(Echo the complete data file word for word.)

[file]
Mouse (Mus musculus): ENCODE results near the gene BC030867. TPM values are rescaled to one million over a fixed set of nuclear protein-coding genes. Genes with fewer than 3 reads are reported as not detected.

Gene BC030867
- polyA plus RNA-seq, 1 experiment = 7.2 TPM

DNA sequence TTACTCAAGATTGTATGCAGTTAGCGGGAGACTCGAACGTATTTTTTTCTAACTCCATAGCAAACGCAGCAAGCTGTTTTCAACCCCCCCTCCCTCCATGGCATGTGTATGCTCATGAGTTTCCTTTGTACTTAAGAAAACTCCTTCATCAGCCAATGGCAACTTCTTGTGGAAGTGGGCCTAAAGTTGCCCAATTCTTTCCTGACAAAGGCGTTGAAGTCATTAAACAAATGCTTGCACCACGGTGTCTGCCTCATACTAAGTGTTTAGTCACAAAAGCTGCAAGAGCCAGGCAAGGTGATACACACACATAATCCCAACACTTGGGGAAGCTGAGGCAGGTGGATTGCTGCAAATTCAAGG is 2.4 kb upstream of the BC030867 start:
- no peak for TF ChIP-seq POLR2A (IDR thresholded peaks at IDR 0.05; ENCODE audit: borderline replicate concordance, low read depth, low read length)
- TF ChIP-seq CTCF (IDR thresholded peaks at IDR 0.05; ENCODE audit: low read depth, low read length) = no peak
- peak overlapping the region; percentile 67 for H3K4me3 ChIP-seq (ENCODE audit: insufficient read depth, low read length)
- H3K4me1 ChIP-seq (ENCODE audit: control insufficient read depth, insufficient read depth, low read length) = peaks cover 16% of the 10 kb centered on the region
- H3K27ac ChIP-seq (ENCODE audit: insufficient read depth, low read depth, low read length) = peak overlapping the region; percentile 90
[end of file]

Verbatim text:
Mouse (Mus musculus): ENCODE results near the gene BC030867. TPM values are rescaled to one million over a fixed set of nuclear protein-coding genes. Genes with fewer than 3 reads are reported as not detected.

Gene BC030867
- polyA plus RNA-seq, 1 experiment = 7.2 TPM

DNA sequence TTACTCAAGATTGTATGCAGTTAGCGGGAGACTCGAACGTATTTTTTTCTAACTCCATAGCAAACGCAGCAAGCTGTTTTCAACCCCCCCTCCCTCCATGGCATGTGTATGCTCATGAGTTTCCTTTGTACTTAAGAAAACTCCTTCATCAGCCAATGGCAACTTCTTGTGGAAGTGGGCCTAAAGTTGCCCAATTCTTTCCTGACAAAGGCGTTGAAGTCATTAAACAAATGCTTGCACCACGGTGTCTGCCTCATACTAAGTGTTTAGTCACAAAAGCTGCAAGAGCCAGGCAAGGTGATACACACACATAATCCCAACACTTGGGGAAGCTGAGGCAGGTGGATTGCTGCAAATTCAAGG is 2.4 kb upstream of the BC030867 start:
- no peak for TF ChIP-seq POLR2A (IDR thresholded peaks at IDR 0.05; ENCODE audit: borderline replicate concordance, low read depth, low read length)
- TF ChIP-seq CTCF (IDR thresholded peaks at IDR 0.05; ENCODE audit: low read depth, low read length) = no peak
- peak overlapping the region; percentile 67 for H3K4me3 ChIP-seq (ENCODE audit: insufficient read depth, low read length)
- H3K4me1 ChIP-seq (ENCODE audit: control insufficient read depth, insufficient read depth, low read length) = peaks cover 16% of the 10 kb centered on the region
- H3K27ac ChIP-seq (ENCODE audit: insufficient read depth, low read depth, low read length) = peak overlapping the region; percentile 90